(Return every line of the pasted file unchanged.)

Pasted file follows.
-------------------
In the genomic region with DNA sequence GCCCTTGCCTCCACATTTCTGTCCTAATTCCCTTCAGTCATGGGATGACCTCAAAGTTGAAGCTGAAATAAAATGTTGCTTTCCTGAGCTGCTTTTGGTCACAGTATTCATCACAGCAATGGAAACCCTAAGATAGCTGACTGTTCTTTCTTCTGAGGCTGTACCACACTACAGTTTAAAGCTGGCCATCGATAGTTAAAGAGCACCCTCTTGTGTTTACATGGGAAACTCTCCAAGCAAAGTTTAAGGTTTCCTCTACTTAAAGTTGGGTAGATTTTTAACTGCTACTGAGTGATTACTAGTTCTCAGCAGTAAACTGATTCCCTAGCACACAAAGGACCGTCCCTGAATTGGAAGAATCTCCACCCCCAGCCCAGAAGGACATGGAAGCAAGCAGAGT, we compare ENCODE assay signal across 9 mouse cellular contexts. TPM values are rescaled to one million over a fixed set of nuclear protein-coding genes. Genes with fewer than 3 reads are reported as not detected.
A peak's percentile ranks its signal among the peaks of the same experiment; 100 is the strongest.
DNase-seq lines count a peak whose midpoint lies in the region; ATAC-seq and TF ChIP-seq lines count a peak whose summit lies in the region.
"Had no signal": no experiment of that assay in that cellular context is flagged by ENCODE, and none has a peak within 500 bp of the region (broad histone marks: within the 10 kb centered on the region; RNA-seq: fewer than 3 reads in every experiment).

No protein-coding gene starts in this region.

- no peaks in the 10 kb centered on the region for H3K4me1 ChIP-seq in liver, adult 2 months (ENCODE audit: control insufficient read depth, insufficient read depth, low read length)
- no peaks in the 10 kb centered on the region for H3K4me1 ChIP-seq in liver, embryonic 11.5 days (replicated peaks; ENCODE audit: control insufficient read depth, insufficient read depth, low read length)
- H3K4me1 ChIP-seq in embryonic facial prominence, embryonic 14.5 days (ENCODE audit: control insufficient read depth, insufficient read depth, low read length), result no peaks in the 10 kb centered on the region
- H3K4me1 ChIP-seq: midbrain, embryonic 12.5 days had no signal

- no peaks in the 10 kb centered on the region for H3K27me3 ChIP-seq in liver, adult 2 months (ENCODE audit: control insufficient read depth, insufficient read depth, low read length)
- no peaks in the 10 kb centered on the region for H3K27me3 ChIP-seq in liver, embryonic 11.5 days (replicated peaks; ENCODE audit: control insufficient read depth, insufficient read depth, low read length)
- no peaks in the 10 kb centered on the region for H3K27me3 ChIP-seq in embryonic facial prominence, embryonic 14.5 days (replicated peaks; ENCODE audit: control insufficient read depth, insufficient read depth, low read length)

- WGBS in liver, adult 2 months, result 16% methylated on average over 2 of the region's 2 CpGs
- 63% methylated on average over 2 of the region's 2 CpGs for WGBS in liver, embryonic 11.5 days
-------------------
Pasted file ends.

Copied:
In the genomic region with DNA sequence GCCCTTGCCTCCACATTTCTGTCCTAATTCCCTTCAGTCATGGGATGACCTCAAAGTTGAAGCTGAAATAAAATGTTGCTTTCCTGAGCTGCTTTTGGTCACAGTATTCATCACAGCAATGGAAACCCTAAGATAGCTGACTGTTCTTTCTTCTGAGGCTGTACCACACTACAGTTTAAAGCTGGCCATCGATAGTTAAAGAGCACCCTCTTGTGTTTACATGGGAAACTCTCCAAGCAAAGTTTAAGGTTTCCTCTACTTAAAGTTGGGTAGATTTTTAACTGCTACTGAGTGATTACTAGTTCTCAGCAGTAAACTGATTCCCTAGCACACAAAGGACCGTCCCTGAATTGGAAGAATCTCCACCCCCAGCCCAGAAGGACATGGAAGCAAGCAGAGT, we compare ENCODE assay signal across 9 mouse cellular contexts. TPM values are rescaled to one million over a fixed set of nuclear protein-coding genes. Genes with fewer than 3 reads are reported as not detected.
A peak's percentile ranks its signal among the peaks of the same experiment; 100 is the strongest.
DNase-seq lines count a peak whose midpoint lies in the region; ATAC-seq and TF ChIP-seq lines count a peak whose summit lies in the region.
"Had no signal": no experiment of that assay in that cellular context is flagged by ENCODE, and none has a peak within 500 bp of the region (broad histone marks: within the 10 kb centered on the region; RNA-seq: fewer than 3 reads in every experiment).

No protein-coding gene starts in this region.

- no peaks in the 10 kb centered on the region for H3K4me1 ChIP-seq in liver, adult 2 months (ENCODE audit: control insufficient read depth, insufficient read depth, low read length)
- no peaks in the 10 kb centered on the region for H3K4me1 ChIP-seq in liver, embryonic 11.5 days (replicated peaks; ENCODE audit: control insufficient read depth, insufficient read depth, low read length)
- H3K4me1 ChIP-seq in embryonic facial prominence, embryonic 14.5 days (ENCODE audit: control insufficient read depth, insufficient read depth, low read length), result no peaks in the 10 kb centered on the region
- H3K4me1 ChIP-seq: midbrain, embryonic 12.5 days had no signal

- no peaks in the 10 kb centered on the region for H3K27me3 ChIP-seq in liver, adult 2 months (ENCODE audit: control insufficient read depth, insufficient read depth, low read length)
- no peaks in the 10 kb centered on the region for H3K27me3 ChIP-seq in liver, embryonic 11.5 days (replicated peaks; ENCODE audit: control insufficient read depth, insufficient read depth, low read length)
- no peaks in the 10 kb centered on the region for H3K27me3 ChIP-seq in embryonic facial prominence, embryonic 14.5 days (replicated peaks; ENCODE audit: control insufficient read depth, insufficient read depth, low read length)

- WGBS in liver, adult 2 months, result 16% methylated on average over 2 of the region's 2 CpGs
- 63% methylated on average over 2 of the region's 2 CpGs for WGBS in liver, embryonic 11.5 days